Little House on the Piedmont

On the vine

We’re feeling like we live in Little House on the Prairie this week, as we bought canning supplies, wide-mouth canning jars, and a small (16-qt) Presto Pressure Canner.

New Canner

Canned Green Beans!

Our first experiment today was 3 pints of haricot vert, and we’re surprisingly excited.  We are already developing a list of things to can, and gathering treasured recipes (like Peach Pickles!) from family.  Watermelon rind pickles, cucumber pickles, radish pickles, HOT pepper jelly, etc.  Next thing you know I’m going to seriously need a pickling crock and grape leaves.

The voles have been absent – no losses on our part, no vole sign or dead voles in traps.  Is this just a cease-fire, or have we won ….until next time?

Tomatoes 1

Tomatoes 3

Tomatoes 6

We are harvesting tomatoes and cucumbers and haricot vert and yellow summer squash daily.  I just haven’t been able to get myself worked up about weighing any of it so far, though I think about it sometimes.  There are really only two of us, and we measure our success more by what we end up buying (or the lack of) than what we are producing, since she keeps excellent records on what we buy as part of the budget process.

Ready to Eat

Little onions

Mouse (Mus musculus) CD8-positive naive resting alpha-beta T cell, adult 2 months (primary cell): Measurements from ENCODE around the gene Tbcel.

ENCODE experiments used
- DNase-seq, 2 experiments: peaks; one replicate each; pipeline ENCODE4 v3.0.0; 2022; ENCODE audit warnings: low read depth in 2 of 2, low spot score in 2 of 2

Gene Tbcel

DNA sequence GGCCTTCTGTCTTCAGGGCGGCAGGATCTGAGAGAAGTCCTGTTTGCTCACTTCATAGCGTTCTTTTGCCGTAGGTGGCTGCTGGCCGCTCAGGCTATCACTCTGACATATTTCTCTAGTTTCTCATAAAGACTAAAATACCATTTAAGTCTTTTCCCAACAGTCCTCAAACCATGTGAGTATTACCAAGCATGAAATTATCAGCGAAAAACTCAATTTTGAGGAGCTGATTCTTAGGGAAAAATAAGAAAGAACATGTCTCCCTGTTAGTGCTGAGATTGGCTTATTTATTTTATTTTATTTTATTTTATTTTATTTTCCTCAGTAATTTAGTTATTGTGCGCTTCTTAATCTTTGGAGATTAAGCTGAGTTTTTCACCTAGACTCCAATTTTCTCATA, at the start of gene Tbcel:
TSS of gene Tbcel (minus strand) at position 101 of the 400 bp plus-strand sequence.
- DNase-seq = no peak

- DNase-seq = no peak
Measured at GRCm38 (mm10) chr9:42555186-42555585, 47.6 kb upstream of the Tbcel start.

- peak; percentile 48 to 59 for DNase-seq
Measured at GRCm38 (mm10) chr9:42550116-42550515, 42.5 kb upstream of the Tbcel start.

Squash

New Potatoes

From now on we can harvest celery whenever we please, until we run out or the frost comes.

Celery box

Eggplants are blossoming, as are the Blue Lake green beans.  Dutch half-runners and butter beans are putting out tendrils.

Eggplant blossom

Blue Lakes

The sage, tarragon, and rosemary have completely restored themselves since the last harvesting, and the dill is out-growing my efforts to use it.  Basil is setting up nicely, and we have 2 different mints that I just mow back whenever we have to mow.

Sage

Basil

Potatoes, tomatoes, and peppers are still growing.  I am topping and suckering each tomato plant as it reaches 8’.  We got some new potatoes this week, and plan to harvest the rest of the box most affected by the voles, then replant organic russets, like we already replanted the organic Yukon golds, which are growing nicely.

Potatoes

Potatoes

Recent Yukon Golds

We have some really large cayenne peppers growing, as well as pimento, Serrano, anaheims (harvested 2 more this week), anchos, jalapenos (harvested 3 for another round of the muffins)…well we have a lot of peppers.

Peppers

The Japanese beetle season is here, and it is open season on them.  We have beetle bag traps up, and they’re filling nicely.  No significant damage from them yet except for a few apple trees leaves, so far.

Happy Cucumber

We had to pull up a box of cucumbers and zucchini, which is always frustrating and disappointing.  We replanted in another open box, and the plants are already leaping up.  We’re not sure, but we *think* they were hit hard by an unidentified (so far) brown bug that were all over them.  We squished them, and have been squishing any signs of them, and no replication of the problem yet.  If anyone had a clue about this vague problem, we’d be pleased to consider any theories.